When RepreZen joined the OpenAPI Initiative last year, I waxed poetic in a guest post about OpenAPI as a REST API description language:
A lot of API providers have been waiting to upgrade from OpenAPI 2.0 to 3.0 as their go-to API description language. Most have been looking for two things: (1) signs of broader adoption; and (2) more robust tool support.
RepreZen API Studio is now based on a newer version of Eclipse. What does it mean for API developers? Better look-and-feel and improved usability mean more time to work on the fun stuff, so you can create better APIs faster.
I'm excited to be speaking at several upcoming events, each with an impressive lineup of workshops, talks, and outstanding opportunities to learn and network with API thought leaders.
OpenAPI is an extensible language. And over the past few days, I've been exploring new ways to make those language extensions more discoverable and easier to use.
KaiZen OpenAPI Editor is an Eclipse-based editor for the OpenAPI Specification (OAS). OpenAPI v2, formerly known as the Swagger specification, is the most widely used and supported API description language, and OpenAPI v3 is a new major version, released in July 2017 with significant new features and improvements.
Are you excited about OpenAPI 3.0?
Here's why it matters: The Swagger 2.0 specification was released 2½ years ago, emerging as the de facto industry standard for API definition and documentation. SmartBear made it official a year later, in November 2015 with the formation of the OpenAPI Initiative under the Linux Foundation, with Google, IBM, Microsoft and others as founding members.
The next generation of API modeling is now here. With the OpenAPI Spec v3 Draft release, developers can describe a broader range of modern REST APIs in greater detail, including hyperlinks, webhooks, better JSON Schema support, rich examples, and more.
At RepreZen, we're excited and working hard to bring the full range of OpenAPI 3.0's expanded capabilities into the RepreZen API Studio design experience. KaiZen OpenAPI Parser, now available on GitHub, is the first cornerstone of our open source stack for OpenAPI 3, based on the draft spec. It's built for speed, and highly configurable. If you're building OpenAPI 3 tooling or solutions in Java, this is a great place to start.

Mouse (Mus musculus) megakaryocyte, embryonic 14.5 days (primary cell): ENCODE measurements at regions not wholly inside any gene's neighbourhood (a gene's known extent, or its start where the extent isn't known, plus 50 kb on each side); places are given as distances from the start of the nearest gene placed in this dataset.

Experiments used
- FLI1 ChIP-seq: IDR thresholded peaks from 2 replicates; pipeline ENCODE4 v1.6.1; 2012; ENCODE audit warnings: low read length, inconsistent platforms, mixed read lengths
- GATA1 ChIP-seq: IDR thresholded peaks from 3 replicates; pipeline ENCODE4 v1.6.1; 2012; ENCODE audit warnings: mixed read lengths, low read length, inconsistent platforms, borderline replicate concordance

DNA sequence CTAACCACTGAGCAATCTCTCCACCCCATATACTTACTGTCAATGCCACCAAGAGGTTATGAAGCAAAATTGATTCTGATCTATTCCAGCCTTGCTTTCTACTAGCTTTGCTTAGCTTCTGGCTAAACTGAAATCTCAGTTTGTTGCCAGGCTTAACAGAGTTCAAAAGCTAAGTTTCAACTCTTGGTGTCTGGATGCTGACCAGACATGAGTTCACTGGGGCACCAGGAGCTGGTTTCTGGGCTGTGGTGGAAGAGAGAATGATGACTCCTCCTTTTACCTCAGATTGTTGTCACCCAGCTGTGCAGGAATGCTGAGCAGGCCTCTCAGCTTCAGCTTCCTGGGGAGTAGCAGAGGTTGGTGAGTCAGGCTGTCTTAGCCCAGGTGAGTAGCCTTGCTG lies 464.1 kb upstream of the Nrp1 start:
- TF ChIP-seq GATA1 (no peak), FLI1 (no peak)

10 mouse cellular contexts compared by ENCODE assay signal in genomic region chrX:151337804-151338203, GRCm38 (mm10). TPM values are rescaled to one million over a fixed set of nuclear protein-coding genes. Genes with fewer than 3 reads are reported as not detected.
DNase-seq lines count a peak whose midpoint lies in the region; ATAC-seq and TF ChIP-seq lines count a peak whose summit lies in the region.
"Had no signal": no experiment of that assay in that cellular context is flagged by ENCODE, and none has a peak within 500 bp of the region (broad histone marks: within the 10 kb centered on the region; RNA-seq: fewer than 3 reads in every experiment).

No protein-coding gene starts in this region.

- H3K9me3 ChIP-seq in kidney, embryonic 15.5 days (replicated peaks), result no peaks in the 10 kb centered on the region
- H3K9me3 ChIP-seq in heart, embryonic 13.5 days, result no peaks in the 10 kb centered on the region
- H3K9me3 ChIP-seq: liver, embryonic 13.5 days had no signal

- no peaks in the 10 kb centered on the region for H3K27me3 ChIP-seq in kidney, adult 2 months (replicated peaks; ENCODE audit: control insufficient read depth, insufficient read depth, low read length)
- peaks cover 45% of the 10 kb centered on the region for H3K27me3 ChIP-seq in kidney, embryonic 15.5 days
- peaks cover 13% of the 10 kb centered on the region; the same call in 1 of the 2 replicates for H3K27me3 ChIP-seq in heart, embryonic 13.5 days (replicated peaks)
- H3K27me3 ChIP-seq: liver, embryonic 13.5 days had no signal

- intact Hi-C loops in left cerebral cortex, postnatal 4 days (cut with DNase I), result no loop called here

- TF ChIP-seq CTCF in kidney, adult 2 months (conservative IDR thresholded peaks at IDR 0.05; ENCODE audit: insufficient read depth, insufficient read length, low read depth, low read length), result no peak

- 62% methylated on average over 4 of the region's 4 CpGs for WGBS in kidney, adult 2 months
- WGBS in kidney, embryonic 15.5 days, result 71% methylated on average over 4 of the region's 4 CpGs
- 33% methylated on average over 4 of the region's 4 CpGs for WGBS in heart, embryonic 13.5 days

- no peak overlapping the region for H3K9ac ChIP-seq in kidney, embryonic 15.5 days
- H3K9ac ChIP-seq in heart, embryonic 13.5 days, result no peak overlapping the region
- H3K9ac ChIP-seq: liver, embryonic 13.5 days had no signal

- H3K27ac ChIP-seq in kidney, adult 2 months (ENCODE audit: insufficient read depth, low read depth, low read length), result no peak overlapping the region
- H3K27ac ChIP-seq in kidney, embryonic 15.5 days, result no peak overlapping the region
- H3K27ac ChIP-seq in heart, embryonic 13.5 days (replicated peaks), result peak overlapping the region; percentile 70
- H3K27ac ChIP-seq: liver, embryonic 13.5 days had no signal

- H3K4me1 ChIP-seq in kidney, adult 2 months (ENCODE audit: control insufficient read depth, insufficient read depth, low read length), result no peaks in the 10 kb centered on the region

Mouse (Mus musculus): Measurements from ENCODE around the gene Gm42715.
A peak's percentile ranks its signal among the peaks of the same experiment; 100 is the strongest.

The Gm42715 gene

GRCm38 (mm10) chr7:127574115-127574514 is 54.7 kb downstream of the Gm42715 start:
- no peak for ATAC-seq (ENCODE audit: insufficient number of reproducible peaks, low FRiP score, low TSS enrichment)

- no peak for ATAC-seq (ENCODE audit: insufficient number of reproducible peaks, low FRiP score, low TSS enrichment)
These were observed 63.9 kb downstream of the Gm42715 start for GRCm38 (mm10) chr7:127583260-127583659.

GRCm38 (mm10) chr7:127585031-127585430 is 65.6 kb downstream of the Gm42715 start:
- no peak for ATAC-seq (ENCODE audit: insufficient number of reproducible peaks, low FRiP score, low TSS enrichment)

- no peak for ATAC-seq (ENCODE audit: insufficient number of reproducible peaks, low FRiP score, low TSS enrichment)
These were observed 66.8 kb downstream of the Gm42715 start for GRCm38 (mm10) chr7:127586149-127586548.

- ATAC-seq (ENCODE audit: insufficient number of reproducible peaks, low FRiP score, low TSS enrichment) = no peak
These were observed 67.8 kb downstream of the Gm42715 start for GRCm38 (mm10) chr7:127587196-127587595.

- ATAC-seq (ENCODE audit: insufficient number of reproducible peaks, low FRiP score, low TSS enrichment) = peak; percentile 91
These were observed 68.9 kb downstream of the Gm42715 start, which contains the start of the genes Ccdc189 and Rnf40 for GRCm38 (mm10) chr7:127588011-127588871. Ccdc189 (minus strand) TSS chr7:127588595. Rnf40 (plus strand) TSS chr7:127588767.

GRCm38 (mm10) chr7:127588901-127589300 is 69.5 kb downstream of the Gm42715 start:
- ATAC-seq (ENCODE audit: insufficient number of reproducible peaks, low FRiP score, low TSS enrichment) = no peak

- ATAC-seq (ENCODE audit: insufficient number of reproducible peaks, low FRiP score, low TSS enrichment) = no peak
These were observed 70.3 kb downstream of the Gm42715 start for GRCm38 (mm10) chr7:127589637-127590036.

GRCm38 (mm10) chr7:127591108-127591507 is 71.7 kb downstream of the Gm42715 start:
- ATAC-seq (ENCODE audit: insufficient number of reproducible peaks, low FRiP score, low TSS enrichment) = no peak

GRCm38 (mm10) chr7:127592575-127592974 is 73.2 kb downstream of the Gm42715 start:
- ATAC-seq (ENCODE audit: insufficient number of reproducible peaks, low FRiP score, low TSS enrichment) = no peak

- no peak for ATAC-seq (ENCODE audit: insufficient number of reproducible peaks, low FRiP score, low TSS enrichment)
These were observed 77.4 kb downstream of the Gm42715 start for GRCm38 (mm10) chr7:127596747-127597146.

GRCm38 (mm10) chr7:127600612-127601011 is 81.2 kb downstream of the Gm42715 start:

APIs are the neural connections of the digital economy, allowing systems to connect, collaborate, and converse with meaningful data. But these connections don't start with fully working APIs; they start with API design.
When I started out in this business back in 1999, my first job was with a small and thriving consultancy in Rotterdam, Holland called 'Holland Object Technology' or 'HOT Objects' for short (may it RIP). One of the first conversations I recall having at this wonderful, creative little company was with my boss - a 6'6" former Dutch army sargeant with an incredible intellect and vast experience. "What's great about this business," he said, "is that you can have an idea for a steam engine in the morning - and watch it running on the lawn in the afternoon!"
He had captured the essence of what I really enjoyed about software engineering: the rapidity with which one could be creative, the almost magical speed (when compared with classical professions like 'real' engineering) with which one could conjure things of mere thought-stuff that actually did something useful (unlike the many dead essays I had written as English undergraduate).
Guest Post by Paul Bruce from SmartBear Software
Paul Bruce, Product Marketing Manager for the Ready! API family of products at SmartBear, shares his thoughts on the new RAPID-ML Plugin for Ready! API.
We’re excited to announce a new partnership with the good folks at RepreZen! Both SmartBear and RepreZen share a deep passion for great API design. We’ve combined the power of our platforms to simplify the process of designing and testing high-quality APIs from inception to production deployment.